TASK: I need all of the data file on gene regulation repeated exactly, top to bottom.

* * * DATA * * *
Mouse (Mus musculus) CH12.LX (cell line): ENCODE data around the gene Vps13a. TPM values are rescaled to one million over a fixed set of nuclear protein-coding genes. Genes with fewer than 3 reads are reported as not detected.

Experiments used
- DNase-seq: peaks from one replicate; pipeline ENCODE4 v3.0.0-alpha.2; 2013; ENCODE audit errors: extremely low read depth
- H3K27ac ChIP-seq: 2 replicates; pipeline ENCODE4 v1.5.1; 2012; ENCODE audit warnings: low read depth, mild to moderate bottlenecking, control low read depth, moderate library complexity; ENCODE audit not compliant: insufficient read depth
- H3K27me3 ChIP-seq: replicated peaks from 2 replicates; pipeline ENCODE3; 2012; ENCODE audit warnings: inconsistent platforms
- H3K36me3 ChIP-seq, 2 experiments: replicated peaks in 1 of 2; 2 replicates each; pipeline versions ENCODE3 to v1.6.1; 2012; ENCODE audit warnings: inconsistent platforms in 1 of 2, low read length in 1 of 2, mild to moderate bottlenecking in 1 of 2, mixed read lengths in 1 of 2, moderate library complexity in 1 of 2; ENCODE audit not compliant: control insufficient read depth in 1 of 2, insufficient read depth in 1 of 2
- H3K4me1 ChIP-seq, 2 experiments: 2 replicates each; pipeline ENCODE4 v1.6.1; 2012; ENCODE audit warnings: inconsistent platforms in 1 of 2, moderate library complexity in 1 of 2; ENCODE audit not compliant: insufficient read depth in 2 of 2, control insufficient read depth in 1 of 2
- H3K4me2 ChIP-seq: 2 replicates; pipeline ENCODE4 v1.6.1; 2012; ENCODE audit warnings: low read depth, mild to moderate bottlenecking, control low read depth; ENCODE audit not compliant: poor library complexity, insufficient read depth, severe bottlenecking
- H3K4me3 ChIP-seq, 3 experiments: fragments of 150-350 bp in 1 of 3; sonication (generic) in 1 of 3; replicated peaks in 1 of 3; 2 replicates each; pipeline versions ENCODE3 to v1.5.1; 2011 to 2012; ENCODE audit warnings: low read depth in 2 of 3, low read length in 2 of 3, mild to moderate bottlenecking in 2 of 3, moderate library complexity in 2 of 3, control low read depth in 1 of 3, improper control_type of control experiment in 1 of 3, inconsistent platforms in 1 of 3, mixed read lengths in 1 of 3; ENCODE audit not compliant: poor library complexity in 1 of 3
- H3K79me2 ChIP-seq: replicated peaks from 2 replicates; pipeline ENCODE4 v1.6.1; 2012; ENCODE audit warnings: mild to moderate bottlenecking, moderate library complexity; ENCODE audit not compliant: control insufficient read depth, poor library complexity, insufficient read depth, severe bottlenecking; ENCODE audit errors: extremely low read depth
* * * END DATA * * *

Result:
Mouse (Mus musculus) CH12.LX (cell line): ENCODE data around the gene Vps13a. TPM values are rescaled to one million over a fixed set of nuclear protein-coding genes. Genes with fewer than 3 reads are reported as not detected.

Experiments used
- DNase-seq: peaks from one replicate; pipeline ENCODE4 v3.0.0-alpha.2; 2013; ENCODE audit errors: extremely low read depth
- H3K27ac ChIP-seq: 2 replicates; pipeline ENCODE4 v1.5.1; 2012; ENCODE audit warnings: low read depth, mild to moderate bottlenecking, control low read depth, moderate library complexity; ENCODE audit not compliant: insufficient read depth
- H3K27me3 ChIP-seq: replicated peaks from 2 replicates; pipeline ENCODE3; 2012; ENCODE audit warnings: inconsistent platforms
- H3K36me3 ChIP-seq, 2 experiments: replicated peaks in 1 of 2; 2 replicates each; pipeline versions ENCODE3 to v1.6.1; 2012; ENCODE audit warnings: inconsistent platforms in 1 of 2, low read length in 1 of 2, mild to moderate bottlenecking in 1 of 2, mixed read lengths in 1 of 2, moderate library complexity in 1 of 2; ENCODE audit not compliant: control insufficient read depth in 1 of 2, insufficient read depth in 1 of 2
- H3K4me1 ChIP-seq, 2 experiments: 2 replicates each; pipeline ENCODE4 v1.6.1; 2012; ENCODE audit warnings: inconsistent platforms in 1 of 2, moderate library complexity in 1 of 2; ENCODE audit not compliant: insufficient read depth in 2 of 2, control insufficient read depth in 1 of 2
- H3K4me2 ChIP-seq: 2 replicates; pipeline ENCODE4 v1.6.1; 2012; ENCODE audit warnings: low read depth, mild to moderate bottlenecking, control low read depth; ENCODE audit not compliant: poor library complexity, insufficient read depth, severe bottlenecking
- H3K4me3 ChIP-seq, 3 experiments: fragments of 150-350 bp in 1 of 3; sonication (generic) in 1 of 3; replicated peaks in 1 of 3; 2 replicates each; pipeline versions ENCODE3 to v1.5.1; 2011 to 2012; ENCODE audit warnings: low read depth in 2 of 3, low read length in 2 of 3, mild to moderate bottlenecking in 2 of 3, moderate library complexity in 2 of 3, control low read depth in 1 of 3, improper control_type of control experiment in 1 of 3, inconsistent platforms in 1 of 3, mixed read lengths in 1 of 3; ENCODE audit not compliant: poor library complexity in 1 of 3
- H3K79me2 ChIP-seq: replicated peaks from 2 replicates; pipeline ENCODE4 v1.6.1; 2012; ENCODE audit warnings: mild to moderate bottlenecking, moderate library complexity; ENCODE audit not compliant: control insufficient read depth, poor library complexity, insufficient read depth, severe bottlenecking; ENCODE audit errors: extremely low read depth